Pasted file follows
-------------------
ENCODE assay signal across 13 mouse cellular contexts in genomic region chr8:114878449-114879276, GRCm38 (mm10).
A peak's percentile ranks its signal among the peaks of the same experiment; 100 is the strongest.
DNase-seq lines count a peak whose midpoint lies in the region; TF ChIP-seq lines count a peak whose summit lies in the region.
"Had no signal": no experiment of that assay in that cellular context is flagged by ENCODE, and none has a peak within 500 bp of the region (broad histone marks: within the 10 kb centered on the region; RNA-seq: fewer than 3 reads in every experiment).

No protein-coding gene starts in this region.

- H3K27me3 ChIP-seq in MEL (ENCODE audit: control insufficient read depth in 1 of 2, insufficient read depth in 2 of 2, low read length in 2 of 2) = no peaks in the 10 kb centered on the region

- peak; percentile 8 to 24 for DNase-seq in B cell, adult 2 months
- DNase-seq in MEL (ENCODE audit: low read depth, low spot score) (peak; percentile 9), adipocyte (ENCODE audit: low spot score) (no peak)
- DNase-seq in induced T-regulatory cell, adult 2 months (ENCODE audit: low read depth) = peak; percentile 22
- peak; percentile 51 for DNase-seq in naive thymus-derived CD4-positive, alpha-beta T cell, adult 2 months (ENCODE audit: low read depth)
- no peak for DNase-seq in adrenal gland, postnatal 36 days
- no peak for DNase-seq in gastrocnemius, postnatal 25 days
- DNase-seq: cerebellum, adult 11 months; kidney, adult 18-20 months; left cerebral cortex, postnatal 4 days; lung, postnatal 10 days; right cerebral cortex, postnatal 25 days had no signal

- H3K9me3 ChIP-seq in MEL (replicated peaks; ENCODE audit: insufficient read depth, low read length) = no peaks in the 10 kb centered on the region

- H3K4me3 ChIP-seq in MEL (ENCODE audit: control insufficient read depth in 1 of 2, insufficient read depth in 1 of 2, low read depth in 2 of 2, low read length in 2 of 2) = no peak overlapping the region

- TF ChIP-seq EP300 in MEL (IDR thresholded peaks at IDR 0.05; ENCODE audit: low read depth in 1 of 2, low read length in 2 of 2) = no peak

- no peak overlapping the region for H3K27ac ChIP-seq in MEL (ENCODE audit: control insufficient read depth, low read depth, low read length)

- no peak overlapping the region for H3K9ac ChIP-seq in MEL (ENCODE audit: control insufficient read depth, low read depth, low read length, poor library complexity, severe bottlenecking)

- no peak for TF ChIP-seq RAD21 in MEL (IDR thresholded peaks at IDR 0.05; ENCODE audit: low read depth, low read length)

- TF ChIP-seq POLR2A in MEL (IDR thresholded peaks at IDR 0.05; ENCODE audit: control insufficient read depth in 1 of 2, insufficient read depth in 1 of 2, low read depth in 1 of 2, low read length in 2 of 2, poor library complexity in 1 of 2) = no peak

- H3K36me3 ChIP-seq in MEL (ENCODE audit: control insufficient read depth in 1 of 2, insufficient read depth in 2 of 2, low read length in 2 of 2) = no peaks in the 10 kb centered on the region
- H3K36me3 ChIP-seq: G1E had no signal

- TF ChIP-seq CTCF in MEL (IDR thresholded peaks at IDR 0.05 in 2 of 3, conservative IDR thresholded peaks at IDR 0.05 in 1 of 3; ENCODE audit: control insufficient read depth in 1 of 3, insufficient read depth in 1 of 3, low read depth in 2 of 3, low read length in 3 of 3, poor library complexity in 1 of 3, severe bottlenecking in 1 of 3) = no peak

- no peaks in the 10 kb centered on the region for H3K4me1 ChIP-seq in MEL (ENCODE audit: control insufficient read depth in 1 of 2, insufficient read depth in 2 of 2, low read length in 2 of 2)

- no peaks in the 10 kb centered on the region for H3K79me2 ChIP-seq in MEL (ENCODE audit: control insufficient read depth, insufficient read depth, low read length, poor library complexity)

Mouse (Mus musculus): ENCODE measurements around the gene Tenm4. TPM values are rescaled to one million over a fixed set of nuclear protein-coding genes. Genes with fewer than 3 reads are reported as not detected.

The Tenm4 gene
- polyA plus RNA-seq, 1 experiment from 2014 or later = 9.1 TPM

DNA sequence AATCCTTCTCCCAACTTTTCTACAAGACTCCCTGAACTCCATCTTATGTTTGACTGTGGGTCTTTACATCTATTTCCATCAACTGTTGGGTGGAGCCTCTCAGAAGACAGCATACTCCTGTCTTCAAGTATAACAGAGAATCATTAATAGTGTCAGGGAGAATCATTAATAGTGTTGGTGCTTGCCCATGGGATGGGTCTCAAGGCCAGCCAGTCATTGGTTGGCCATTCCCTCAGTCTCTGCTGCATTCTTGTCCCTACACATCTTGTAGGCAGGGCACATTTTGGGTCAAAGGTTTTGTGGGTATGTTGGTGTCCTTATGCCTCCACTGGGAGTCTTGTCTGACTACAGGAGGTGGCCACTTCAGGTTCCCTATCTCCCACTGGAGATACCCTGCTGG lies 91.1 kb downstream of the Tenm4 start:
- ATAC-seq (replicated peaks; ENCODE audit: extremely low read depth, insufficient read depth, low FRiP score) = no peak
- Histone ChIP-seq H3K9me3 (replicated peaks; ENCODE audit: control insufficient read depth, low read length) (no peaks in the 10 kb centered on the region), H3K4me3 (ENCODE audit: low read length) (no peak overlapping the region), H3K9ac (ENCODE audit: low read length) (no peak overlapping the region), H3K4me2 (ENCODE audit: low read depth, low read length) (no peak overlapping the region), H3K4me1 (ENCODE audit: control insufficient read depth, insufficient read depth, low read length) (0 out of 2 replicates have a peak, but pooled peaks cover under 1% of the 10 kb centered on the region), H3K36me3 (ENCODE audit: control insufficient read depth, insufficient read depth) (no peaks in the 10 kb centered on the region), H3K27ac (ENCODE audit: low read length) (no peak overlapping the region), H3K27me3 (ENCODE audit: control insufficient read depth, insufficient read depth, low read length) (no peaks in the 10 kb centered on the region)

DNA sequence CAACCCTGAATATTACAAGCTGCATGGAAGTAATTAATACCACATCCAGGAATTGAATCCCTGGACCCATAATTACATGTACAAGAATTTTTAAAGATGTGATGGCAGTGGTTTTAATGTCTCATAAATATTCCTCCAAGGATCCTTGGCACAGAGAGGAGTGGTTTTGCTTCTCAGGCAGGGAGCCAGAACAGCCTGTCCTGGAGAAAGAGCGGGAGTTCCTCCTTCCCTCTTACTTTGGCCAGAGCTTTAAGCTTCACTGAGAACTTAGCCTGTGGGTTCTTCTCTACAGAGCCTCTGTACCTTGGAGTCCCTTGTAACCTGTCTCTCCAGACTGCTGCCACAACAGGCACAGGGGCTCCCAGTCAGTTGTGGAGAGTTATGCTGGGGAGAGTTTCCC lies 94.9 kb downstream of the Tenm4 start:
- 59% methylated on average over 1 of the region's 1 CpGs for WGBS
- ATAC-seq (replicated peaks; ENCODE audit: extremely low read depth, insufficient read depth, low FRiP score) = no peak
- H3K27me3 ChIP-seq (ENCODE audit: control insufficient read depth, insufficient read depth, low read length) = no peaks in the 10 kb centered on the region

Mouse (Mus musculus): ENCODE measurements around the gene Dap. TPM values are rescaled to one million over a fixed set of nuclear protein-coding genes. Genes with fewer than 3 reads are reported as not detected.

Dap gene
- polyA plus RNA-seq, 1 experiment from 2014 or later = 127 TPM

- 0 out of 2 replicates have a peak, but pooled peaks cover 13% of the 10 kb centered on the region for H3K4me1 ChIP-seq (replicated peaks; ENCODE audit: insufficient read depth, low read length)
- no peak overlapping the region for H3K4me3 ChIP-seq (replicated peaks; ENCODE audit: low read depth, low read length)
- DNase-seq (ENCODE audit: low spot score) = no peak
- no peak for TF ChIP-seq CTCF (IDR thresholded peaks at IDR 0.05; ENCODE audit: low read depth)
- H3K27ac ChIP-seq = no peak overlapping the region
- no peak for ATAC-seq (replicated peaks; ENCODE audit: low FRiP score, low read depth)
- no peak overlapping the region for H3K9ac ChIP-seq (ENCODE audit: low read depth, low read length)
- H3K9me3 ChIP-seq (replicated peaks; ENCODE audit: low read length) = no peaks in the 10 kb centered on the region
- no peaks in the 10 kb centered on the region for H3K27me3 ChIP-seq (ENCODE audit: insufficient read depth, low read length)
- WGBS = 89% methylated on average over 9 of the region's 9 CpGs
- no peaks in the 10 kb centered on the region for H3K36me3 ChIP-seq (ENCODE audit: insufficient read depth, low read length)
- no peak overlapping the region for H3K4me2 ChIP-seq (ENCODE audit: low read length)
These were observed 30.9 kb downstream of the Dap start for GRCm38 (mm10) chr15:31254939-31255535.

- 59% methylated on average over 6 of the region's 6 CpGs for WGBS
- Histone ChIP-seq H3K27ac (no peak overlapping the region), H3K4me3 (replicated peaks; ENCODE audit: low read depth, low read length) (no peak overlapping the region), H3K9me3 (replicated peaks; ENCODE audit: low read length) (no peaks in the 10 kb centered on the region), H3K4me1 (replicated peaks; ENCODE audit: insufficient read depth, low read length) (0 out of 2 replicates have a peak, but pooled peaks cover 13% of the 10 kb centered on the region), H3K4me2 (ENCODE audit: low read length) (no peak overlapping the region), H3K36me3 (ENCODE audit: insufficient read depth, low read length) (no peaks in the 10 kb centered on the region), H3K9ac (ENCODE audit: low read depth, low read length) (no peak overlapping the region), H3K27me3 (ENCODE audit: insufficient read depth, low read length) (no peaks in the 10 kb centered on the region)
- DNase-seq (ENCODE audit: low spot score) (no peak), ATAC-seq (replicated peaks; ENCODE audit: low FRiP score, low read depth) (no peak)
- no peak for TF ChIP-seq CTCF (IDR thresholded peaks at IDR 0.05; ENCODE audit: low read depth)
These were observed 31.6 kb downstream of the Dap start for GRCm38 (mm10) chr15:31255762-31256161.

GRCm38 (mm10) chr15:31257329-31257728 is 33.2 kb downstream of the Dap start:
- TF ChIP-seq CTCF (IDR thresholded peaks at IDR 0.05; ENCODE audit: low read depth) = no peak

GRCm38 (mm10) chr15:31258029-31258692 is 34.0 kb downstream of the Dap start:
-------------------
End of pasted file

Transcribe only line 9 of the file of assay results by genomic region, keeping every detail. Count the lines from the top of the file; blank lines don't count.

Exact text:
- DNase-seq in induced T-regulatory cell, adult 2 months (ENCODE audit: low read depth) = peak; percentile 22